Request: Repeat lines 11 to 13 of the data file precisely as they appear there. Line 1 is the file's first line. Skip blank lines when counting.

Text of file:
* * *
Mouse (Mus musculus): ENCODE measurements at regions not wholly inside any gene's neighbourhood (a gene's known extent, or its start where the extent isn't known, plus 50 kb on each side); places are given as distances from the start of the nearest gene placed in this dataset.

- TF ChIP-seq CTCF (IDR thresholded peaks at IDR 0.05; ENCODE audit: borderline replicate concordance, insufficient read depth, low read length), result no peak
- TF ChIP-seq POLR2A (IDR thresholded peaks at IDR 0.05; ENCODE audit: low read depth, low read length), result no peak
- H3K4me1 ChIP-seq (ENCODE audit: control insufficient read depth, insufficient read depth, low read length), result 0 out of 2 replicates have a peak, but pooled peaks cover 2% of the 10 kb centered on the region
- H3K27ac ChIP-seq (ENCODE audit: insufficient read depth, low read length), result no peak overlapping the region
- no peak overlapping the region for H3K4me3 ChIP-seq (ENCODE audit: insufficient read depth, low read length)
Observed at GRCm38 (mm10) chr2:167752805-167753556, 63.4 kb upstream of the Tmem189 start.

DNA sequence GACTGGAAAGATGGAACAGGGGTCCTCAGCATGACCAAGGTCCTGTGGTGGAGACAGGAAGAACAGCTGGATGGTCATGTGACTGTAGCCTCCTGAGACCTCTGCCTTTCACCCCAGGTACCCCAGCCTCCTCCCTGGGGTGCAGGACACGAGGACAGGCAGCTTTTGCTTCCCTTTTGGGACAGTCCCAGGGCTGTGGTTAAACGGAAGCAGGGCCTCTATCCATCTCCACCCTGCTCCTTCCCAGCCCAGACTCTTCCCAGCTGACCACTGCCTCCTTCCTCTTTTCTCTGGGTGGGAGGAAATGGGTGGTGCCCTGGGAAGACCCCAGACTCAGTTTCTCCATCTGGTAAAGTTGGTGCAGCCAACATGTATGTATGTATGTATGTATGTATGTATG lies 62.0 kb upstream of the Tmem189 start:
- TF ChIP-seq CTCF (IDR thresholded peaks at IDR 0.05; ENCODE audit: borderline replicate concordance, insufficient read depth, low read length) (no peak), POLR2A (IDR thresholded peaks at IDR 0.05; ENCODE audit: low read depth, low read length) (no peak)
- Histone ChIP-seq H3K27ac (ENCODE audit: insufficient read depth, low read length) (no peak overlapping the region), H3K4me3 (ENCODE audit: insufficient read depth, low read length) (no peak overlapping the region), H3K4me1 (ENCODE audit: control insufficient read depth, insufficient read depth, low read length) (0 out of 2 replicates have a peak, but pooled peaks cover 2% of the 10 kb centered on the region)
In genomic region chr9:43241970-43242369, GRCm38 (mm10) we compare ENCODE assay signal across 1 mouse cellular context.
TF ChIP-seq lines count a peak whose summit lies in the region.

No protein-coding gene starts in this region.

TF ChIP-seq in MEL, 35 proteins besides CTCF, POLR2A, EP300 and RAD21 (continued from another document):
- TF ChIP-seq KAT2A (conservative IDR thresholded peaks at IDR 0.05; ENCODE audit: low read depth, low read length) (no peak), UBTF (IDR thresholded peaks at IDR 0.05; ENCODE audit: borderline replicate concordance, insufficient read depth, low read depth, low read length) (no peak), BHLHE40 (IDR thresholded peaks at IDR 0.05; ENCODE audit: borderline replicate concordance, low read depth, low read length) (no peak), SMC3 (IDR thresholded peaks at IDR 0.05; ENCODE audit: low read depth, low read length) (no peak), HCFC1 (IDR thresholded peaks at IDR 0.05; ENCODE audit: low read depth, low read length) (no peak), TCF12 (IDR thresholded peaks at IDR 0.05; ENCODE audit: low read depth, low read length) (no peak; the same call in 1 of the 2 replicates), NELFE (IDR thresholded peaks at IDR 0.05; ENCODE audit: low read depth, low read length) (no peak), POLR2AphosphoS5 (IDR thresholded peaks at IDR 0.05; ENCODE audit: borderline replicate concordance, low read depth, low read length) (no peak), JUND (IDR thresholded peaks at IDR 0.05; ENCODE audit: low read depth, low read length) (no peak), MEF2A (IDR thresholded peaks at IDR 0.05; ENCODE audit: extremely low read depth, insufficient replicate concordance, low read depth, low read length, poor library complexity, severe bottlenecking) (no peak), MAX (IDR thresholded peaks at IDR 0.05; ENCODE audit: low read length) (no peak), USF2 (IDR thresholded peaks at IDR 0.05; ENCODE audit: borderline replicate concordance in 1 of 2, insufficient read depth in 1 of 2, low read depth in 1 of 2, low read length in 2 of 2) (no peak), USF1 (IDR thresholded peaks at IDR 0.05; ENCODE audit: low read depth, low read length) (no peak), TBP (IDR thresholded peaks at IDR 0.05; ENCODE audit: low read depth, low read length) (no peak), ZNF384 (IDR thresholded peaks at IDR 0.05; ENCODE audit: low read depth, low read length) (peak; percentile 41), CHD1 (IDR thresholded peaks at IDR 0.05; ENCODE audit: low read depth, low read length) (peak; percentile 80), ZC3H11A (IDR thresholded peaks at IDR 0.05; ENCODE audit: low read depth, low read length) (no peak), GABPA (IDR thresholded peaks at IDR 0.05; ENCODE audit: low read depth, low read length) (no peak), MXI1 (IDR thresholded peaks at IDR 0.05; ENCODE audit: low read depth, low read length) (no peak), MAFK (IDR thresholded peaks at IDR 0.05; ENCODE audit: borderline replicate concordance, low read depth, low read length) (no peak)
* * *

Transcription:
In genomic region chr9:43241970-43242369, GRCm38 (mm10) we compare ENCODE assay signal across 1 mouse cellular context.
TF ChIP-seq lines count a peak whose summit lies in the region.

No protein-coding gene starts in this region.